[10] Their authenticity can perhaps be seen by their ineradicability: Not only the Christian missionaries in Europe, also the Buddhist clergy in Asia could not prevent that spirits of the dead are still encountered today. In fact, popular views on spiritual beings often exist alongside with official Buddhist teachings that do not share these views likewise; cf. Tambiah, S. J. (1970): Buddhism and the spirit cults in North-East Thailand. Cambridge: University Press. The survival of humans as spirits is theoretically difficult to justify for Buddhism, if remaining in the intermediate world is interpreted as getting out of the cycle of rebirths and as affirmation of the existence of a substantial soul (and not just as a "delay" in continuing). Thus, among the six division of life worlds in Mahayana Buddhism, there are the preta (hungry ghosts), but not earthbound spirits of the dead. This theoretical difficulty seems not easy to meet as the Buddhist teacher Lama Tsem Tulku Rinpoche, recognized by the Dalai Lama, demonstrates. Tsem Tulku, who devotes himself with plenty of time to his website where he talks about the subject of ghosts extensively, did not know any answer to my public question in his blog how the post-existence of the dead as spirits fits into Buddhist doctrines. Instead, he referred only to another blog entry in which he had also not been able to answer the question.

A reasonable answer can be found, however, in Isabella Krause (2012): Schamanen, Hexen, Barden und Orakel: Phänomene der Besessenheit durch Dämonen und Gottheiten in Tibet und Ladakh, Ulm: Fabri-Verlag, p 56: "In the Buddhist view, the stream of consciousness leaving the dying is determined by the thoughts of the person at death. Is this person full of fear, hatred, or panic and cling to life, then this negative emotional energy can solidify through a projection into a spirit. Certain forms of death, such as suicide or murder, almost inevitably bring forth a spirit, because they are associated with very strong negative emotions". Here we find an explanation compatible with Buddhist conceptions and matching with the shadowiness of the spirit: Such spirit beings are projections of a mental continuum that has partly become entangled in the material world.

[11] p. 31

[12] Jaffé, Aniela (1997): Geistererscheinungen und Vorzeichen. Freiburg: Herder (Orig. 1958, Zürich: Rascher; engl. Death, dreams and ghosts. Einsiedeln: Daimon, 1999).

[13] Op. cit., p. 115

[14] Op. cit., p. 116

[15] Op. cit., p. 179

[16] Op. cit., p. 13

[17] In the online opinion poll webpage sozioland.de (source: Mystery & Esoterik Umfrage 2005/2006, sozioland.de, Huhnsgasse 34b, 50676 Köln) almost one third of the inquired sample answered that they either with certainty (>10%) or possibly (>20%) have been in contact with a ghost or any other supernatural apparition.

[18] Glennyce Eckersley (2003): Schutzengel. Geschichten von Nahtodeserfahrungen und Begegnungen mit Engeln. München: Goldmann. Orig. (1996): An Angel at my shoulder. London: Rider  and (2002): Saved by the Angels. London: Rider.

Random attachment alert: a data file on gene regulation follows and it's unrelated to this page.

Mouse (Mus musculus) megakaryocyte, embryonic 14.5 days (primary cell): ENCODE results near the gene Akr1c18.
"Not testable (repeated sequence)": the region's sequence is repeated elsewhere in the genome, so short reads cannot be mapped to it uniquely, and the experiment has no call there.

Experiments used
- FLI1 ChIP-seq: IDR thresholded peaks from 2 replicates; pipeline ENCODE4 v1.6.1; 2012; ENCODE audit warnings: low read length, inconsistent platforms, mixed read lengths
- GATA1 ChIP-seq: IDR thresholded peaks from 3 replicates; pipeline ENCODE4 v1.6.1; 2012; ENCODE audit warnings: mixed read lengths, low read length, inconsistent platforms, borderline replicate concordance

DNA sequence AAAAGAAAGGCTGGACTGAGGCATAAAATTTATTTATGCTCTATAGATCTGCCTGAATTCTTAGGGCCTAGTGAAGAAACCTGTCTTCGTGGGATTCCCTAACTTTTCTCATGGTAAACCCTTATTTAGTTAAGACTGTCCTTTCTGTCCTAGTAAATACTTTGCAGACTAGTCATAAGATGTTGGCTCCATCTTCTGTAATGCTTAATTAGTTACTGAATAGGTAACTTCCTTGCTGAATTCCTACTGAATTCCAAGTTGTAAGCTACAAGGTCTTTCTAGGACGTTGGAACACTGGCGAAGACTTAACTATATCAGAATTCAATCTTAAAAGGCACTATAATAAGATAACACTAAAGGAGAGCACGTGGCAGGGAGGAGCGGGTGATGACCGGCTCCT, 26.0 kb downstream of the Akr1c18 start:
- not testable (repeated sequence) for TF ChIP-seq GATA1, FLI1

[19] Jaffé, op. cit., p. 129

[20] Johnson, Marjorie (2008): Naturgeister. Wahre Erlebnisse mit Elfen und Zwergen. Grafing: Aquamarin (1. Aufl. 2000). Amazingly, until now, the book was published in a German and an Italian translation only; the publication of the English original is just in preparation. A large part of these reports comes from the 1950s, when Johnson was a secretary of the former British Fairy Investigating Society and invited submissions of experiental reports by newspaper ads.

[21] The publicist Peter Tompkins has gathered such possible evidence and reports about spectacular encounters of psychic persons with nature spirits: Tompkins, Peter (1997): The secret life of nature. New York: Harpercollins. There, he also responds to the assertion that the most famous case investigated by Conan Doyle had been proofed as a fake.

[22] Cf. annotation 10

[23] Op. cit., p. 167f

[24] It is of interest if this distinction is reflected in different empirical consequences of both possessions or just originates from the theoretical assumption that Buddhas do not behave like this. The categories seem here to be delimited in a different way than in the Western discourse anyway, where – because of the Biblical tradition – a substantialist perspective categorizes demons and humans into strictly separated realms, while in Tibetan Buddhism there is (bridgeable) gap between usual beings (humans or demons) and Buddhas. So in the Tibetan sources the metamorphosis of humans into demons is considered as possible.

[25] Kardec, Op. cit., 8

[26] Cutomo, Carola (1989): Medialität, Besessenheit, Wahnsinn. Flensburg: Flensburger Hefte

[27] Cf. Harnack, Edgar W. (2012): The diagnostic separation of psychosis and spiritual experience II: Distinctive Criteria for Clinical Practice. JSTP 2 (1), 76-93

[28] Edith Fiore (1995): The Unquiet Dead: A Psychologist Treats Spirit Possession. New York: Ballantine.

[29] Sitte, Shaneta und Roland (2011): Heimgesucht und besetzt. Halle: Projekte-Verl. Cornelius

[30] Op. cit., p. 49

[31] Op. cit., p. 75

[32] Op. cit., p. 77

[33] Op. cit., p. 85

[34] Op. cit., p. 51

[35] Op. cit., p. 147

[36] Op. cit., p. 149

[37] Op. cit., p. 148